I don’t understand this proposal so far. I’m particularly confused by the last paragraph in the “to get away” section:
What does it mean in this context for A to implement a policy? I thought A was building a subagent and then following π0 forever, thus not following π∗k for any k at any point.
If A follows π0 for τ turns and then follows π∗k, how are τ and k chosen?
It’s not clear to me that SA can act to ensure the baseline value of V′k for all values of k and τ unless it does nothing.
I think it might help to illustrate this proposal in your original gridworld example to make it clearer what’s going on. As far as I can tell so far, this does not address the issue I mentioned earlier where if the subagent actually achieves any of the auxiliary rewards, subagent creation will be penalized.
I don’t think this requires identifying what a subagent is. You only need to be able to reliably identify the state before the subagent is created (i.e. the starting state), but you don’t need to tell apart other states that are not the starting state.
I agree that we need to compare to the penalty if the subagent is not created—I just wanted to show that subagent creation does not avoid penalties. The penalty for subagent creation will reflect any impact the subagent actually causes in the environment (in the inaction rollouts).
As you mention in your other comment, creating a subagent is effectively switching from a stepwise inaction baseline to an inaction baseline for the rest of the episode. This can be beneficial for the agent because of the ‘winding road’ problem, where the stepwise baseline with inaction rollouts can repeatedly penalize actions (e.g. turning the wheel to stay on the road and avoid crashing) that are not penalized by the inaction baseline. This is a general issue with inaction rollouts that needs to be fixed.
I think this problem is about capturing delayed effects of the agent’s actions. The way the stepwise baseline is supposed to penalize delayed effects is using inaction rollouts, which compare the effects of the agent action + k noops and the effects of k+1 noops (for all positive integers k). I don’t think it’s useful to consider this issue for a stepwise baseline with no rollouts, since that baseline fails to penalize any delayed effects (no subagents needed).
Here, the inaction rollouts don’t capture the effects of the subagent, and thus the agent doesn’t receive a penalty for creating the subagent. There are several factors that contribute to this:
1. The auxiliary reward R only rewards the agent itself pressing the red button, not the red button being pressed in general, so it would not be triggered by the subagent pressing it.
2. The subagent never goes to the red button—it only goes to the blue button.
The agent would be penalized for creating the subagent if both 1 and 2 were false. If 1 was false, the auxiliary reward would be given whenever the red button was pressed. If 2 was also false, the inaction rollout after subagent creation would include a state where the subagent presses the red button, and so the agent would be penalized.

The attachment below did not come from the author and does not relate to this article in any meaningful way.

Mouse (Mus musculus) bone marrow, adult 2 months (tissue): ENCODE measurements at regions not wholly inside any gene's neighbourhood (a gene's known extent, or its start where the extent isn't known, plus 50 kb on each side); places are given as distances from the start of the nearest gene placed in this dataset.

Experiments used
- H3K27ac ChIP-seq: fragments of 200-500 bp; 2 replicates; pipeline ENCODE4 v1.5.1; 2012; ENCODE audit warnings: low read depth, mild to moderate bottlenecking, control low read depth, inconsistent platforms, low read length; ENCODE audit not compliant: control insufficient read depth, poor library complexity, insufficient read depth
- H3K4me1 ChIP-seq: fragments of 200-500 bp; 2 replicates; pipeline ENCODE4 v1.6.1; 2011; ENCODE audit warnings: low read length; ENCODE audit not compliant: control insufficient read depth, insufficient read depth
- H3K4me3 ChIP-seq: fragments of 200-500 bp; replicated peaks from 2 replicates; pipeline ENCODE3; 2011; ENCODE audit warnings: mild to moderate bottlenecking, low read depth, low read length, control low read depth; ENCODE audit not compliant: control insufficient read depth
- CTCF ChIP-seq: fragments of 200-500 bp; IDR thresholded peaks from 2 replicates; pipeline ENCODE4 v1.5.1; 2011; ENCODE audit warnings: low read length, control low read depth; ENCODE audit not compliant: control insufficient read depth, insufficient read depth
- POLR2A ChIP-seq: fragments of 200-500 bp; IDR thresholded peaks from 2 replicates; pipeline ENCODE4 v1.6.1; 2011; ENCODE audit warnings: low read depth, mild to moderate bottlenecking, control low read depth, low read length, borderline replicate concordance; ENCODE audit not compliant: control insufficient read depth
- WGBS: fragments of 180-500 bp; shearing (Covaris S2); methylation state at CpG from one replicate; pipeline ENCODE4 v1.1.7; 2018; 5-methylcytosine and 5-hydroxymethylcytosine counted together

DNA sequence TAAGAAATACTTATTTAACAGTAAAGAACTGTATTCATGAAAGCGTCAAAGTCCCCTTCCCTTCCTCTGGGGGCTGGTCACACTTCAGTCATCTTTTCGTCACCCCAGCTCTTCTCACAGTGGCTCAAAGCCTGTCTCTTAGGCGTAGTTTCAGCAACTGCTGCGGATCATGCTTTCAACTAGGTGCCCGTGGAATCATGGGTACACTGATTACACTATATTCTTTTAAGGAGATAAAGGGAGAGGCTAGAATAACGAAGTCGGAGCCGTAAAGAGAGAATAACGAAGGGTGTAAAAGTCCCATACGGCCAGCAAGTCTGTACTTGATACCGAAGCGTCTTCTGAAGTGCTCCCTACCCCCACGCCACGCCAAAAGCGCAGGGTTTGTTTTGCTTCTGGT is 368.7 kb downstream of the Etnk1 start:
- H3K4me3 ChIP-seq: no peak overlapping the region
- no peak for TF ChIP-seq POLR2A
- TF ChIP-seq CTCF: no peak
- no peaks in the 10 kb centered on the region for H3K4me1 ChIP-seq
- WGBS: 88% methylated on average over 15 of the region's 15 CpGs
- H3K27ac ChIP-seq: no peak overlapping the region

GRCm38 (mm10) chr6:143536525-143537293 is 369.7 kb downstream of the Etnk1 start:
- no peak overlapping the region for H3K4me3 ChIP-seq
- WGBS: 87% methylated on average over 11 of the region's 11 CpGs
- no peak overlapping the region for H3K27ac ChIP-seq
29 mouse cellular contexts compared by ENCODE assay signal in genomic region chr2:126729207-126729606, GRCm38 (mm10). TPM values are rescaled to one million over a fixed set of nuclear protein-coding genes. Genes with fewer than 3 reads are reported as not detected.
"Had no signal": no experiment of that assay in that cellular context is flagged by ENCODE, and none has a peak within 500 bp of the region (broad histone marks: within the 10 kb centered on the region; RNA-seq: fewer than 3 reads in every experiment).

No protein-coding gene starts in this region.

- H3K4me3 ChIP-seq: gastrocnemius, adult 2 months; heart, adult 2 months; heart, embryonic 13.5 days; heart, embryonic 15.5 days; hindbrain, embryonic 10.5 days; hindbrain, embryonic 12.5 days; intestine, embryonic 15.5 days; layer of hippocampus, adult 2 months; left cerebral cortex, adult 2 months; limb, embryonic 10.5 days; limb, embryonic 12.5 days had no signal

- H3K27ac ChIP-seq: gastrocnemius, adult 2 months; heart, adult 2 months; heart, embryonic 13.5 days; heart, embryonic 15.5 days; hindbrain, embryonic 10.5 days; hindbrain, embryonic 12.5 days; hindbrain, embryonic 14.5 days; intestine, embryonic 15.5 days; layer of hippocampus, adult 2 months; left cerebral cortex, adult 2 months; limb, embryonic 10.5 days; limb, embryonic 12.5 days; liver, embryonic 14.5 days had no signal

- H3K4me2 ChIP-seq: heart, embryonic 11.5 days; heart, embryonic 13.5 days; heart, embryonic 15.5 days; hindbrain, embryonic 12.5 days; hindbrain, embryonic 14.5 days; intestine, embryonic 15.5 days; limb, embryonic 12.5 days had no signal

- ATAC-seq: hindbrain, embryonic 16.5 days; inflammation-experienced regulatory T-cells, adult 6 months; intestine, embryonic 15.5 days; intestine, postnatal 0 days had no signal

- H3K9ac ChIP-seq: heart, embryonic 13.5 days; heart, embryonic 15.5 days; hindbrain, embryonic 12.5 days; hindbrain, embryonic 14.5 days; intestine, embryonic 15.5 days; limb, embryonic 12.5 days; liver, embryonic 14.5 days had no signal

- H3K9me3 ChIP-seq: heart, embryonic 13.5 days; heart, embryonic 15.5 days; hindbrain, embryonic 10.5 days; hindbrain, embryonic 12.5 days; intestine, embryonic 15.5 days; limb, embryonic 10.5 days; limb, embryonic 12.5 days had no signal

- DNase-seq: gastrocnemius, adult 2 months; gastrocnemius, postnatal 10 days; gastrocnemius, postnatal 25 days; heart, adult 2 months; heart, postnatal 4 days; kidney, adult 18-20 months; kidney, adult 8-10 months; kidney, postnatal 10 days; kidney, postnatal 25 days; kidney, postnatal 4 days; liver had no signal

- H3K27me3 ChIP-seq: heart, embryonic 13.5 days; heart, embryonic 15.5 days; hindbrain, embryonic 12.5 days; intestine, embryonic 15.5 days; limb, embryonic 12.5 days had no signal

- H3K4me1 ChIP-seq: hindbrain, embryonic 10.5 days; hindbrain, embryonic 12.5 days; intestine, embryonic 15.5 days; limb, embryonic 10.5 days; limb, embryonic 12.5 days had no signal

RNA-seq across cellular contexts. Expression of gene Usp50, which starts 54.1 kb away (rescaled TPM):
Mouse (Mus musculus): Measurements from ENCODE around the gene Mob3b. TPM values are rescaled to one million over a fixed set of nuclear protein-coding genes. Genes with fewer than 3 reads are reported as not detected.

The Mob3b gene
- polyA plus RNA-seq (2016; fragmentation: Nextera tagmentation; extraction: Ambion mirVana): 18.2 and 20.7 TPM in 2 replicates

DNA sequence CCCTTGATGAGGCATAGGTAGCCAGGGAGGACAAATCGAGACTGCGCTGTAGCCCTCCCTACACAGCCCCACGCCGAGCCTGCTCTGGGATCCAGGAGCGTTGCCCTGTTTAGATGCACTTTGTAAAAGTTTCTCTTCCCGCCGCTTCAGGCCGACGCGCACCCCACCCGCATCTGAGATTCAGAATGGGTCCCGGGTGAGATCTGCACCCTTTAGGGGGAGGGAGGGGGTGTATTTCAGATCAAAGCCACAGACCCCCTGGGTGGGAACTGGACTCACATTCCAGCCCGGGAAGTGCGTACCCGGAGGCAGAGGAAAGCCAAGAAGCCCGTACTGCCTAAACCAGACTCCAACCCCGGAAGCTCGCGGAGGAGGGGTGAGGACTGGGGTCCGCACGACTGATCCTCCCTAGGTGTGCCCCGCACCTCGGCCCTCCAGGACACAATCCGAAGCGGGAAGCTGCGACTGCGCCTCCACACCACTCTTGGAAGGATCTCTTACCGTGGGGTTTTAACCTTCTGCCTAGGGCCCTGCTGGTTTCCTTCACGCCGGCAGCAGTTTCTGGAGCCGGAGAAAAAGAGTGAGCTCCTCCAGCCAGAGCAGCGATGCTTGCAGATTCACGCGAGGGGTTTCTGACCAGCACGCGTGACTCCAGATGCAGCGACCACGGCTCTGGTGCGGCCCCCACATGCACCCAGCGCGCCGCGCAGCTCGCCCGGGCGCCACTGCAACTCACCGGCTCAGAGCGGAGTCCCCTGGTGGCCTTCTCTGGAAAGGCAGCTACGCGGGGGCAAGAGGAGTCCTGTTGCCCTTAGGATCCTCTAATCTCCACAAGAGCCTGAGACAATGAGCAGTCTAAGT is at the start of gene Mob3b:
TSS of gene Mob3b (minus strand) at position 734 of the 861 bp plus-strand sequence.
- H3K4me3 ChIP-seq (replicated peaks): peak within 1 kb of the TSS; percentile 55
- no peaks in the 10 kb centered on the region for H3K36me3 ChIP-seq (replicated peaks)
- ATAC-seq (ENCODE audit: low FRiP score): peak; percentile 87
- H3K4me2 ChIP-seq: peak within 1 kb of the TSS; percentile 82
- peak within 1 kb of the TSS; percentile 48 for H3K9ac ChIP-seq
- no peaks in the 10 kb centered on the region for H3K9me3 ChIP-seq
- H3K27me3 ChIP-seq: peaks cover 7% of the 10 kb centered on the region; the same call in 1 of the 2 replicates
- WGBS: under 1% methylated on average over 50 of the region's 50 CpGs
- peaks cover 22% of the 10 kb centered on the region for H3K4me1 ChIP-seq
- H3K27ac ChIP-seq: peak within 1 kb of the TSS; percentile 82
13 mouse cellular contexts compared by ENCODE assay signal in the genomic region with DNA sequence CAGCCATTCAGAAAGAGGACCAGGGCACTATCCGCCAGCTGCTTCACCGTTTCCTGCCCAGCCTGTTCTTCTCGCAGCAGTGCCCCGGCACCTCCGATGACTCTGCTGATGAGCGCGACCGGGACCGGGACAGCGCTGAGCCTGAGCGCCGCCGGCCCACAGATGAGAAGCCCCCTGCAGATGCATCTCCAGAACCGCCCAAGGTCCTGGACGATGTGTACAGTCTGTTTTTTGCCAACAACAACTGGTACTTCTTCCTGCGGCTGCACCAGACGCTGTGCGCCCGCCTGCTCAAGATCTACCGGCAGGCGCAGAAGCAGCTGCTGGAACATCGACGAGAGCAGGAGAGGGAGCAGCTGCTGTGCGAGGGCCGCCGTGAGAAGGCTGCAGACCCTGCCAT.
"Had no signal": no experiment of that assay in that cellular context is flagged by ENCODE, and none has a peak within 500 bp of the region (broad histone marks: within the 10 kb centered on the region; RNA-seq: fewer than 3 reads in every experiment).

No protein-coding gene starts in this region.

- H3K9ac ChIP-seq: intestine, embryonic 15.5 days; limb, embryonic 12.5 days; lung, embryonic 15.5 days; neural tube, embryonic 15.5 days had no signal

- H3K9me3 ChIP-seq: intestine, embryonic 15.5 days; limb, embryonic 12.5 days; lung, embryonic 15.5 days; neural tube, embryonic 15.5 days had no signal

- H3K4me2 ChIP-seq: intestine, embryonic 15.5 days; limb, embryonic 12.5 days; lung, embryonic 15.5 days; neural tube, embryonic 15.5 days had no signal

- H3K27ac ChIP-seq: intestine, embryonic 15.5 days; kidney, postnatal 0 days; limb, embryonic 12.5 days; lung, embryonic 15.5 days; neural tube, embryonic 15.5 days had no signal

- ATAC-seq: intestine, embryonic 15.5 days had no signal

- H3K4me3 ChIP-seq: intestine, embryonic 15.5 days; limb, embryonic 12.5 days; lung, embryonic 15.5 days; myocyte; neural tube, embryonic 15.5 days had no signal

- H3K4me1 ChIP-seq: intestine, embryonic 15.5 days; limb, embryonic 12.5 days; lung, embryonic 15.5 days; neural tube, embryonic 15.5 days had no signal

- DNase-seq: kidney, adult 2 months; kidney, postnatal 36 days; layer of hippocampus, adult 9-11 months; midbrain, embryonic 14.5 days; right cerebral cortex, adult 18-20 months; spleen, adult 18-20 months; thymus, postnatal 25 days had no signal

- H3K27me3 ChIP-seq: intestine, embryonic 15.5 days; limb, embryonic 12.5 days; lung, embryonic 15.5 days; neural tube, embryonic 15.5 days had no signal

In the general case, the agent can only get away with creating subagents that don’t achieve any auxiliary rewards, which I think limits the magnitude of this problem. The designer can choose auxiliary rewards (that are not achieved by the agent doing nothing) such that a subagent will achieve at least one of them. For example, if there is an auxiliary reward for reaching any state except the state before subagent creation, the no-subagent inaction rollout will consist of this state, and the subagent inaction rollout will contain a different state at least once, so subagent creation will be penalized.
Thanks Stuart for your thought-provoking post! I think your point about the effects of the baseline choice on the subagent problem is very interesting, and it would be helpful to separate it more clearly from the effects of the deviation measure (which are currently a bit conflated in the table). I expect that AU with the inaction baseline would also avoid this issue, similarly to RR with an inaction baseline. I suspect that the twenty billion questions measure with the stepwise baseline would have the subagent issue too.
I’m wondering whether this issue is entirely caused by the stepwise baseline (which is indexed on the agent, as you point out), or whether the optionality-based deviation measures (RR and AU) contribute to it as well. So far I’m adding this to my mental list of issues with the stepwise baseline (along with the “car on a winding road” scenario) that need to be fixed.
I’ve been pleasantly surprised by how much this resource has caught on in terms of people using it and referring to it (definitely more than I expected when I made it). There were 30 examples on the list when was posted in April 2018, and 20 new examples have been contributed through the form since then. I think the list has several properties that contributed to wide adoption: it’s fun, standardized, up-to-date, comprehensive, and collaborative.